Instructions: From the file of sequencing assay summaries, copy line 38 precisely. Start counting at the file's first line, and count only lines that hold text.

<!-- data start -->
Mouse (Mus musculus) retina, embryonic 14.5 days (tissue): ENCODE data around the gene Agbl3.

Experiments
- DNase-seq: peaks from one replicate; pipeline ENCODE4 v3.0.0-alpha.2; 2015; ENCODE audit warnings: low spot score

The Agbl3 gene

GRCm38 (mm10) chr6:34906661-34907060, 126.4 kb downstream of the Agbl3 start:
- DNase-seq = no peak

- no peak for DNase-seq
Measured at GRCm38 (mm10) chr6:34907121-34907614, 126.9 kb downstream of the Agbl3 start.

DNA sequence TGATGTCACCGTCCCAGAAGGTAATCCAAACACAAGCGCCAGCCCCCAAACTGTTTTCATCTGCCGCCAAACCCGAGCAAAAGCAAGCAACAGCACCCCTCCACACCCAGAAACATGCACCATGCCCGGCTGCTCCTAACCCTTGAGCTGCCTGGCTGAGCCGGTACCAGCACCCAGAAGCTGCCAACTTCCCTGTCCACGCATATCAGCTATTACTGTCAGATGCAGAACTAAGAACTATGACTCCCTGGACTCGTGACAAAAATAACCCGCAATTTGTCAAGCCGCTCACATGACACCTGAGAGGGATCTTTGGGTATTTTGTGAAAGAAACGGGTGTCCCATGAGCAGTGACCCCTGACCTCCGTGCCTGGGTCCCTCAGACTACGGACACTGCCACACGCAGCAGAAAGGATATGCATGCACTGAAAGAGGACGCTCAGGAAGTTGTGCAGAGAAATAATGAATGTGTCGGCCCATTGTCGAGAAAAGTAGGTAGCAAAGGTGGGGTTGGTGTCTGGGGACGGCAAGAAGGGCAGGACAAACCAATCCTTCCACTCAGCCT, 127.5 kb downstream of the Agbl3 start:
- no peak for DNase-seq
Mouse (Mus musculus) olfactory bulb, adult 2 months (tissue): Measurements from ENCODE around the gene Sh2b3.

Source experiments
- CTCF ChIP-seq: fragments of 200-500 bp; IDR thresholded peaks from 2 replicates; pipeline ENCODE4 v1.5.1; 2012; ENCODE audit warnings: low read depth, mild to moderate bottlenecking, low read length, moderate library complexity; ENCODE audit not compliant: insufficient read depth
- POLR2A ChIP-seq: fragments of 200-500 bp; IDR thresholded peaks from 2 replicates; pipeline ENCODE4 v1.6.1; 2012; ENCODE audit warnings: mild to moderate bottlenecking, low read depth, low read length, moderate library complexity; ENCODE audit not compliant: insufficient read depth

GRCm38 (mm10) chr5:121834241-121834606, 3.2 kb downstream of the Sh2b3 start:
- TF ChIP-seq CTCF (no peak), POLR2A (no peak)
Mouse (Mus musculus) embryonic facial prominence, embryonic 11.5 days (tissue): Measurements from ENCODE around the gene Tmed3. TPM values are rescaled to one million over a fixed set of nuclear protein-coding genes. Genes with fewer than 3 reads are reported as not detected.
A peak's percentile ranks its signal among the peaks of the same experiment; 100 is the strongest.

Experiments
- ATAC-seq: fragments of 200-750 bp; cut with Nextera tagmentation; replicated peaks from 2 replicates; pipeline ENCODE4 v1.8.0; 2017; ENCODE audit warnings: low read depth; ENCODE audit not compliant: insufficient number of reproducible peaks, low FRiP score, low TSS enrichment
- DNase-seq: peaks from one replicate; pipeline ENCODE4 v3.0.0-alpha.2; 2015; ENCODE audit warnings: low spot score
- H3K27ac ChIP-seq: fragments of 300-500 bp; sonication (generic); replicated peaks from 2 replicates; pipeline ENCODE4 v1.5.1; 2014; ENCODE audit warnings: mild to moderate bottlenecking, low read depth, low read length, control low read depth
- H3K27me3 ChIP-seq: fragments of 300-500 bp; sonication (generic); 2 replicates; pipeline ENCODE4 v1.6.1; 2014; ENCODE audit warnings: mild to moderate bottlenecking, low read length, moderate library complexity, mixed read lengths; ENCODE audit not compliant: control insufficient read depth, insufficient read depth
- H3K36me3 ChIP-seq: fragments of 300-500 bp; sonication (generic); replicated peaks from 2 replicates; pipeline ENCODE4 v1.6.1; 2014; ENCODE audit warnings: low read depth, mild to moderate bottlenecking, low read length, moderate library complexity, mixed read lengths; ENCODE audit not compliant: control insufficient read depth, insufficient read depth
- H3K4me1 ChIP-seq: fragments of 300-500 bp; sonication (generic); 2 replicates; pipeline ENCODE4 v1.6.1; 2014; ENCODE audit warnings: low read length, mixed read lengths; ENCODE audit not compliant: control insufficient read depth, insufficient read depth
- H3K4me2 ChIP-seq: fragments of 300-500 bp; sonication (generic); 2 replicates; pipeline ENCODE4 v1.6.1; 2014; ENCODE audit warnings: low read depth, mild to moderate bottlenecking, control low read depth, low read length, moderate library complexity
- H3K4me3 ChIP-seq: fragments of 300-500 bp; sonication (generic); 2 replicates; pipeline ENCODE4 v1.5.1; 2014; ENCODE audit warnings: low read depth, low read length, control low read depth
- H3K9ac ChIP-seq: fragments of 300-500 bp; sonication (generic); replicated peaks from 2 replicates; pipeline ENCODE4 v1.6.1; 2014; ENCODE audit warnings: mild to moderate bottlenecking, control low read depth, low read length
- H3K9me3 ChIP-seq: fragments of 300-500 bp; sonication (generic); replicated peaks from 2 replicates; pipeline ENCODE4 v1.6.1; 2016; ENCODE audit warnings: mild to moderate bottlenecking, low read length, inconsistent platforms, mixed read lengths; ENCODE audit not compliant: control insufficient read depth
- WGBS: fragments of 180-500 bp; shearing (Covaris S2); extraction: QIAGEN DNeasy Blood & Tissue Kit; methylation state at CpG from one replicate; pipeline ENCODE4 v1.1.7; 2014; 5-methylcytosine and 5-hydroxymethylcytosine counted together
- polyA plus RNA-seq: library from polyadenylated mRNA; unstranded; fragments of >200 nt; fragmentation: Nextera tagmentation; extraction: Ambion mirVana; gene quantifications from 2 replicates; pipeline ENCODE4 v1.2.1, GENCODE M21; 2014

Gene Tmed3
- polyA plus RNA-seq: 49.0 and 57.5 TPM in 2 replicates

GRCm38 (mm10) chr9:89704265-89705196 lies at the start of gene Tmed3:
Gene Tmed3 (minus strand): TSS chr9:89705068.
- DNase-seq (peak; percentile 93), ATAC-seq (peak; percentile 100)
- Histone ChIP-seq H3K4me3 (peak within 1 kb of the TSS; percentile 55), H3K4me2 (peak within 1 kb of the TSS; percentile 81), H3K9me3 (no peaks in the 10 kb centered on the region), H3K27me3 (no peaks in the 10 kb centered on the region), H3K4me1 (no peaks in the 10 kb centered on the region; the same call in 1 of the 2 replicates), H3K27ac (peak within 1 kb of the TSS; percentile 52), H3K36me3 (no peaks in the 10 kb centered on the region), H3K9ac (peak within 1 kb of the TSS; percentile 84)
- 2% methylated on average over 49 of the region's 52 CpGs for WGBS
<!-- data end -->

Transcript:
- 2% methylated on average over 49 of the region's 52 CpGs for WGBS